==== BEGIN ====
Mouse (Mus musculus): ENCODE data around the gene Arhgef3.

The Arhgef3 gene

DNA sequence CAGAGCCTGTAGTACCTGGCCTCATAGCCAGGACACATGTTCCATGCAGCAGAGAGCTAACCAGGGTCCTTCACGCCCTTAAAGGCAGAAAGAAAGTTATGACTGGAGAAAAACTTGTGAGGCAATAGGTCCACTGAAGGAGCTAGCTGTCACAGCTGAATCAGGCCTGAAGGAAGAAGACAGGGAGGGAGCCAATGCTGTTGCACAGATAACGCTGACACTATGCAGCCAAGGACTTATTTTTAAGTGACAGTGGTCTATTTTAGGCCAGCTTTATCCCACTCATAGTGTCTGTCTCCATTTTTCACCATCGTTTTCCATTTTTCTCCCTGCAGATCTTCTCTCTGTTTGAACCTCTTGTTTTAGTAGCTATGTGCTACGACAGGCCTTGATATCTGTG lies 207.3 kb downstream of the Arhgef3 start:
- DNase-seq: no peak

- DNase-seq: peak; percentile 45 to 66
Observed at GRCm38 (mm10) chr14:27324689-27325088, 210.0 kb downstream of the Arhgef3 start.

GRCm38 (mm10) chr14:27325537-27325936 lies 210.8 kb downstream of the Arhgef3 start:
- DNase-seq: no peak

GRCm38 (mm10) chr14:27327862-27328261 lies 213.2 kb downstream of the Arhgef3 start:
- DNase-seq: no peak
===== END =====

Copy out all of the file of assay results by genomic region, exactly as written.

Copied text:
Mouse (Mus musculus): ENCODE data around the gene Arhgef3.

The Arhgef3 gene

DNA sequence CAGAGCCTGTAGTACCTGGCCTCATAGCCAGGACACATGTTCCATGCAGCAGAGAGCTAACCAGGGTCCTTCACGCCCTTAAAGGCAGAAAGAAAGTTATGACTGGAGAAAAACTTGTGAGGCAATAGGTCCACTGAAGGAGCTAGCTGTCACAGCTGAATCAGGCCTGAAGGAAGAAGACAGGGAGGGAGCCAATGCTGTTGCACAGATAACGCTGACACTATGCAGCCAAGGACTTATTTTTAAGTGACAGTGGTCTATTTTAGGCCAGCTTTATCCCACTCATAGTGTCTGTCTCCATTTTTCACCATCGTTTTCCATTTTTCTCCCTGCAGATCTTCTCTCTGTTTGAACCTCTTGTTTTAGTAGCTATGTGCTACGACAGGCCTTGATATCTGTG lies 207.3 kb downstream of the Arhgef3 start:
- DNase-seq: no peak

- DNase-seq: peak; percentile 45 to 66
Observed at GRCm38 (mm10) chr14:27324689-27325088, 210.0 kb downstream of the Arhgef3 start.

GRCm38 (mm10) chr14:27325537-27325936 lies 210.8 kb downstream of the Arhgef3 start:
- DNase-seq: no peak

GRCm38 (mm10) chr14:27327862-27328261 lies 213.2 kb downstream of the Arhgef3 start:
- DNase-seq: no peak